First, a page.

Now, the stuff is using 2,209 police vehicles and 137 motorbikes. The Slovenian Police Forces have Citroën Jumper, Ford Focus, Volkswagen Transporter, Volkswagen Touareg, Škoda Superb, and Renault Master. They are the most popular cars in the Slovenian police. To mention, most of the cars are brands from the second neighbor countries. For example, Citroën and Renault from France, Volkswagen from Germany, Škoda from the Czech Republic.
The majority of patrol cars are the newest model of Škoda Octavia, which was bought in 2016 and 2017. At that time, they replaced the old Opel Astra and Škoda Octavia.
The interesting fact that the Slovenian police introduced newly designed fluorescent-yellow reflective markings to increase visibility at night and poor weather conditions in 2015. In 2016, they ordered 328 new vehicles featuring 4×4 to specialized patrol unmarked cars, which were a new deal at that time. In 2018, the Slovenian Police Forces got 21 SUVs Seat Ateca.
Moreover, police forces use non-land vehicles as well. They include 6 boats, as well as 7 helicopters. The helicopters are Agusta Bell 206 (originally was created for the United States Army Forces), Agusta Bell 212, Agusta Bell 412, AgustaWestland AW109, AgustaWestland AW169. The last two are light-weight copters for border control. All these helicopters are made in Italy, the neighboring country of Slovenia. The only one that is out of Italy is Eurocopter EC 135, specialized in Schengen Area Border Control.
The Slovenian Police Forces are using three motorbikes: Honda Deauville, Yamaha FJR1300AP, and BMW R1150RT. The police versions were created intentionally more powered especially for the purposes of the police job.
To mention about arms, the Slovenian Police Forces use Beretta 92, Beretta 8000 (created in Italy as well), Glock 19 (the Austrian pistol, created in Austria for Austrian military forces), Heckler & Koch MP5 (the well-known German submachine gun), Heckler & Koch G36 (the German assault rifle), and the most interesting choice, Zastava M70 (an assault rifle created in Serbia).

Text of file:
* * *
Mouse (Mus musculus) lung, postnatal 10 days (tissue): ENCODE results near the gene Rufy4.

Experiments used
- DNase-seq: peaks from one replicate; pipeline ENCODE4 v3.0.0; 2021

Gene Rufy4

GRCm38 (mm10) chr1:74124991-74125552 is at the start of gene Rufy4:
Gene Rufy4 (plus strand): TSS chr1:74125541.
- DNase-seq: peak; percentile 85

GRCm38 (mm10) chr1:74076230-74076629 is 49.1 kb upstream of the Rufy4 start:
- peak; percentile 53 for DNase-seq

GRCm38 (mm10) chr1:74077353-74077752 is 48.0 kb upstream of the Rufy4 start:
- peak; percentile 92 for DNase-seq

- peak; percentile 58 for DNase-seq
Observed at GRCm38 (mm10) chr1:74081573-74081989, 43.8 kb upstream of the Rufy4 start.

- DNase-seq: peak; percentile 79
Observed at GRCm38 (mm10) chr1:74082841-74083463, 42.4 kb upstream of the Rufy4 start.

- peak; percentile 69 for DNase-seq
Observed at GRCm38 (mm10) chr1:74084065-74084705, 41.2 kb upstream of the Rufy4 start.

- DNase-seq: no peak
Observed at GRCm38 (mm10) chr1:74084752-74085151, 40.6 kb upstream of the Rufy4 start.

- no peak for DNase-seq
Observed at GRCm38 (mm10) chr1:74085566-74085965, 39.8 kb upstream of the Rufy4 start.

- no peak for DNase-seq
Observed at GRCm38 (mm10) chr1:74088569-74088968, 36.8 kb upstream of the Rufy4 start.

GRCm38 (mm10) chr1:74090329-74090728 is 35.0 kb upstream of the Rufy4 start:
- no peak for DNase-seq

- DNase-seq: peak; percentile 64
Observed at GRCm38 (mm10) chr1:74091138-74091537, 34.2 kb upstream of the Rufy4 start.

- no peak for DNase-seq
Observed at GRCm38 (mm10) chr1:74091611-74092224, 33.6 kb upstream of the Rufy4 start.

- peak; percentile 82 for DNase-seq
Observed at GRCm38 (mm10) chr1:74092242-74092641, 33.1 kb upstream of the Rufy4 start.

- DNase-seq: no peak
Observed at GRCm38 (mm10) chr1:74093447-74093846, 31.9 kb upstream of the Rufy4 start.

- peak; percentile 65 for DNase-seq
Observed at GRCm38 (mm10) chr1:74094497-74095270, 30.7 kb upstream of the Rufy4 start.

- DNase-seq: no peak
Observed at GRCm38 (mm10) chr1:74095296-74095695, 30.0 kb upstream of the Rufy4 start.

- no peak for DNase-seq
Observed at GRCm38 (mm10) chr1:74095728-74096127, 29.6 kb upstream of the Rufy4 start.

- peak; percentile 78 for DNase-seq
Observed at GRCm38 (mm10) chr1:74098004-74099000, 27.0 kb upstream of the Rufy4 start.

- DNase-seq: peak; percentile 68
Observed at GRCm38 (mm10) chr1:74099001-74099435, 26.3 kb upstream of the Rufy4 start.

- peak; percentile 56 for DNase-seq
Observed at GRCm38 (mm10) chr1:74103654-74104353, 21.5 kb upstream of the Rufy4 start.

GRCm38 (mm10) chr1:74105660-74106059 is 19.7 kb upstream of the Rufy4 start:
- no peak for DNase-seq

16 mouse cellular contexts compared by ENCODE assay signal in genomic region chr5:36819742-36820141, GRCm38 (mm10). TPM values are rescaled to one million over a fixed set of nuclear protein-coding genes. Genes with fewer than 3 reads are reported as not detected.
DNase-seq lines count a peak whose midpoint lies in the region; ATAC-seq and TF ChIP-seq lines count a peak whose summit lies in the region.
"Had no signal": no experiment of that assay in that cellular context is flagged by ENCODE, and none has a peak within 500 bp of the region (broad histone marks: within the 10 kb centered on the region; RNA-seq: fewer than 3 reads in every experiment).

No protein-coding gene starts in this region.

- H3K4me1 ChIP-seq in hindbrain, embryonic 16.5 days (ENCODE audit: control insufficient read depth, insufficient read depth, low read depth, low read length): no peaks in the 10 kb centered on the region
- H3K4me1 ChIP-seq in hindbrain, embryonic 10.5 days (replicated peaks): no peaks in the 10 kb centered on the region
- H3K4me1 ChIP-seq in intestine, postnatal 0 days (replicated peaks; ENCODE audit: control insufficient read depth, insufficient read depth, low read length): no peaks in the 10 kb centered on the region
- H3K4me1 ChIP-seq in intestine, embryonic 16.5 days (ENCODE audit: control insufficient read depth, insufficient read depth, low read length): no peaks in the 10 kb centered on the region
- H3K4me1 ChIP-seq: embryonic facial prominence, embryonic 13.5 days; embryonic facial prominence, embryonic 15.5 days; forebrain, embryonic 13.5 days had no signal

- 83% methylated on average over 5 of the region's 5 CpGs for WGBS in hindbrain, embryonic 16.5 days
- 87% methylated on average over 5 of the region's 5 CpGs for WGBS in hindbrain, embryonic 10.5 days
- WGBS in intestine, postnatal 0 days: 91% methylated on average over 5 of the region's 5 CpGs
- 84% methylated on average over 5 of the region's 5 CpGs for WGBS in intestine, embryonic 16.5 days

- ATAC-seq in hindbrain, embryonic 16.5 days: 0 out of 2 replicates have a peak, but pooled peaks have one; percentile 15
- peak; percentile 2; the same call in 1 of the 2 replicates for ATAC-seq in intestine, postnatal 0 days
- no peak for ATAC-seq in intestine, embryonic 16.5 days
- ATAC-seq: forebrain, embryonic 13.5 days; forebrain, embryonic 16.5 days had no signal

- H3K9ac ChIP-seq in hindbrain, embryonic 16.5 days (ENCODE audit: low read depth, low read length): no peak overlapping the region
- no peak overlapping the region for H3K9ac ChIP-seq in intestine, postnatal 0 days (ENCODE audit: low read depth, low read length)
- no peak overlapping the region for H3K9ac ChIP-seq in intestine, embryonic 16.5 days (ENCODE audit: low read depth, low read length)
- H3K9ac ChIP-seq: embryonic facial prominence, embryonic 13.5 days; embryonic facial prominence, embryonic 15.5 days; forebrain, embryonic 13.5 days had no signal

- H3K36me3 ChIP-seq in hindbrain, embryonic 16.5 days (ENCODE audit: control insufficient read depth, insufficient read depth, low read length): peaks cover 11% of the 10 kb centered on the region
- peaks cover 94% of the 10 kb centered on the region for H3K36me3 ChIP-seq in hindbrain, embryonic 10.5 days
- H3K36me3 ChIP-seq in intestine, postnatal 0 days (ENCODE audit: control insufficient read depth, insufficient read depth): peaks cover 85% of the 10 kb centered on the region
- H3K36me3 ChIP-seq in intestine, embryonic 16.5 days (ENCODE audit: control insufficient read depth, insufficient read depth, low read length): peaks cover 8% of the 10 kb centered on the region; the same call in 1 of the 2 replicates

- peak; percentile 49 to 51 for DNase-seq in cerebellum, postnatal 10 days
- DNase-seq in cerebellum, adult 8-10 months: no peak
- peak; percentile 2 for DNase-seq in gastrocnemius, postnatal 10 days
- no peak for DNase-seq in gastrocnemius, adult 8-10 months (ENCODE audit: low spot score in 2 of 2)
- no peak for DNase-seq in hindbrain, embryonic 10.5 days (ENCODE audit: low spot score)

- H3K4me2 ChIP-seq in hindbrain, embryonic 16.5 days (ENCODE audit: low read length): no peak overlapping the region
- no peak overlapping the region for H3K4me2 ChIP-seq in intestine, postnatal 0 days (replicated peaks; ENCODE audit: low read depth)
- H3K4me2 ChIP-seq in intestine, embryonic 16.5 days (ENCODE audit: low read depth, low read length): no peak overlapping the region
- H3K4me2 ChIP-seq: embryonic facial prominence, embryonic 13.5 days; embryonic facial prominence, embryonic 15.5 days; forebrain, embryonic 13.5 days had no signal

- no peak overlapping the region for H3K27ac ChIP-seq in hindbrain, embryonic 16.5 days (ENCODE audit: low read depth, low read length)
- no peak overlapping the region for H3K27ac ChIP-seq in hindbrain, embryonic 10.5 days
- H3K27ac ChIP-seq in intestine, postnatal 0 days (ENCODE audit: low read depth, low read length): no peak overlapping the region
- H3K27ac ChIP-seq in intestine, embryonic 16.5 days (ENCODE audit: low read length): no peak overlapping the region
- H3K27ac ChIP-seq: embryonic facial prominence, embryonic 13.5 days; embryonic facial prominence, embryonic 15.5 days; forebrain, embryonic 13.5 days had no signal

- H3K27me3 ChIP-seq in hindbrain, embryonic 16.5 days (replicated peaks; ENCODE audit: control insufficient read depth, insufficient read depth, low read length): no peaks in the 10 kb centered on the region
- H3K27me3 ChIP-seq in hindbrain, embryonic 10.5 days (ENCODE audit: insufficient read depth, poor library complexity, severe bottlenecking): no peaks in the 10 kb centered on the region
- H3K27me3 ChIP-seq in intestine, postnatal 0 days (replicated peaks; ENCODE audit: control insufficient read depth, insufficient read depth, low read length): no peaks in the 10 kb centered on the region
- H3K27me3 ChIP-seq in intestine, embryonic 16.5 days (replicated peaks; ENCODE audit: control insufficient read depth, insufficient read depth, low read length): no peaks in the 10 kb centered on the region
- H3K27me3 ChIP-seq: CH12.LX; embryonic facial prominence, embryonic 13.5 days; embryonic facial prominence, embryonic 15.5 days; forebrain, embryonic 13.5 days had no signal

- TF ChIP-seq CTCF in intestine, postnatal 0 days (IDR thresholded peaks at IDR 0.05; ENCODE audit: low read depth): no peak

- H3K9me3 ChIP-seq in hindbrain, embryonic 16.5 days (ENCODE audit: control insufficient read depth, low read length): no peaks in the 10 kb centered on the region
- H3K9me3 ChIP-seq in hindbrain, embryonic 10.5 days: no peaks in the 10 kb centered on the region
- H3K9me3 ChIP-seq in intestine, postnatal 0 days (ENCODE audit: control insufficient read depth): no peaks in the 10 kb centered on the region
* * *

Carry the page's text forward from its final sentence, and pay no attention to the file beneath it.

Counter-Terrorism Police Force
Special Police Unit (Specialna Enota Policije) is the special police tactical unit of the Slovenian National Police Force, specialized in Counter-Terrorism issues. It was created in 1972 as a response to several terrorist attacks in Yugoslavia and the hostage crisis at the 1972 Summer Olympics in Munich. After the break of Yugoslavia, the local unit became the national one.
Their tasks include anti-terrorist tasks, the arrest of dangerous criminals, VIP guarding, securing locations, co-operation with other police units, and their training.
The selection for this unit if highly competitive. A candidate must be in service at least six and a half years. They had to have some special habits like martial arts, shooting, skiing and so on. The candidates are medically examined as well as are asked to pass various psychological and physical tests in order to be prepared to push their physical and psychological limits.
The weaponry of this unit is wider, and it includes sniper rifles and light machineguns besides the pistols and assault rifles. Moreover, they have special armored vehicles for crisis regulation.
The unit is organized in three sections: the Command, the Operational Activity Section, the Operational Support Section (logistical and expert support), and the Bomb Disposal Section.
To Serve and Protect
The single organization of human society requires the social regulative unit. It helps legislative and judicial powers to observe people’s observing rules. This is the inevitable part of democracy because a right for democracy starts where it doesn’t cross the right for democracy of others. Of course, there are some cases where the police forces are used against people but not for them, like in some post-Soviet countries. However, now Europe is the example of “true” democracy.
Slovenia is an example as well. It has a decent level of democracy and protecting human rights. Hence, the Slovenian National Police Forces are democratic too. Let’s bring the example of a police strike in 2015-2016. They asked for better conditions, and they got them.
The same way is regarding the protection of citizens. The Slovenian police have enough of will as well as equipment to do that. Good salaries, the possibility for a rank rise, new cars, motorcycles, helicopters, possibility to get a position in the Special Police Unit. All these create diversity inside the career of policemen. In Slovenia, police officers like their job. This is the most crucial thing in order to have a secure, bribe less, and peaceful society.